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David Appel’s design narrative: Developing blended learning elements which facilitate group work and peer-feedback

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David Appel
30 March 2015

Narrator

My role was to support a teacher in conceptualising, designing, development and implementation of an online learning activity.

Situation

  • University of Applied Sciences, Department for Social Work

  • Compulsory elective subject in a bachelor curriculum for Social Work.

  • Students (approx. 40) attending the course into their 3rd or 4th term, having completed several courses covering theoretical and methodical basics of the field.

  • Students have to deliver a report on a project they have worked on during the course. This is a group work of 3-4 students and delivered at the end of the term.

  • Previously, a significant proportion of the face-to-face course time has been used for organizing group work, providing instruction and facilitating communication. Peer feedback in the face-to-face environment has proven to be very time-consuming and has often not been leading to satisfactory results

  • LMS: Moodle (Students have worked with Moodle before, but are not necessarily experienced with collaborative elements and practices; teacher is fairly familiar with Moodle)

Task

I have focused on opportunities to improve efficiency and effectiveness of group collaboration in this course. I decided to use blended learning elements which would allow to guide students towards group work and communication in a virtual environment. I selected administrative, organizational and methodological elements of writing a term paper which could be supported by with online components. The measure of success was a reduction of administrative and organisational efforts by the teacher and administrative staff.

I also included elements of reflection and evaluation for the students to  take an active, participative, and critical role (providing peer-feedback at several stages of the paper writing process). The success factor was a consistent quality in the term papers delivered, not below the quality of previous papers delivered in the standard course format.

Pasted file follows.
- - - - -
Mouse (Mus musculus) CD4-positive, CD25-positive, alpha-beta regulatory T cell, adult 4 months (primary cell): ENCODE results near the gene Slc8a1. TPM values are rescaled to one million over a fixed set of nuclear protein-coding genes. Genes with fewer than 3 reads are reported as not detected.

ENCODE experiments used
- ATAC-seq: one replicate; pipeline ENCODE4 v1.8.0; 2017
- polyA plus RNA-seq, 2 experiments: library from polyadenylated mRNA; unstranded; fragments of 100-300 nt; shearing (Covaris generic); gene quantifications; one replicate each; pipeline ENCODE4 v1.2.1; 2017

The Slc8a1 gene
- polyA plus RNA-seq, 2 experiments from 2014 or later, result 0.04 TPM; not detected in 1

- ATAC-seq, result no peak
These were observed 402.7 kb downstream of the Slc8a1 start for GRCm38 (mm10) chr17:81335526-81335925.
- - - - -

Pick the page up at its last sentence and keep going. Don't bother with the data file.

Actions

  • Together with the teacher in charge I drafted a concept for the course, including goals, key stakeholders, format and sequence of elements included, implementation of a pilot, implementation of the final course, and evaluation by students, teacher, and supportive staff. The result was a common understanding of the goals as well as the actions to be taken and related responsibilities.

  • I then developed the main elements and run a pilot with a few selected testers not yet involved in the course design. It turned out that several elements were not sufficiently described or did not work exactly the way they were intended.

  • On the basis of the pilot we adapted the course design were necessary and then run the course for an entire term. At the end of the turn we evaluated the results, questioned students, staff and teacher and analysed the overall outcomes.

Results

The papers delivered were of a consistent quality at about the same level as in the previous version of the course (without blended learning elements). The effort for preparing and developing the course was significant, during the course support and occasional adjustments were necessary which also meant some additional effort for both teacher and supportive staff. However, most of the issues could be resolved for the next term and without the one-time preparational efforts qualitative as well as quantitative objectives could be met.

A survey conducted among the students showed that most of them appreciated the design of the course, but would have liked to use the space for further collaboration more extensively.

Reflections

It is important to create a detailed design of the course - including goals, key stakeholders, elements and sequencing, evaluation, etc. - in order to make sure that all involved parties have the same understanding of the project. However, even with a detailed design there are issues which cannot be anticipated and therefore running a pilot with people who have not been involved previously is crucial to discover any gaps and flaws. At the end, an evaluation can reveal further gaps and issues, but also provide input for further development.

 

CompendiumLD Map

 

 

Peer-feedback on term paper concept2

 

Extra content

This is quite a similar example from CompendiumLD documentation.

David Appel
09:39 on 10 April 2015

Embedded Content

Pedagogical Pattern

Pedagogical Pattern

added by David Appel

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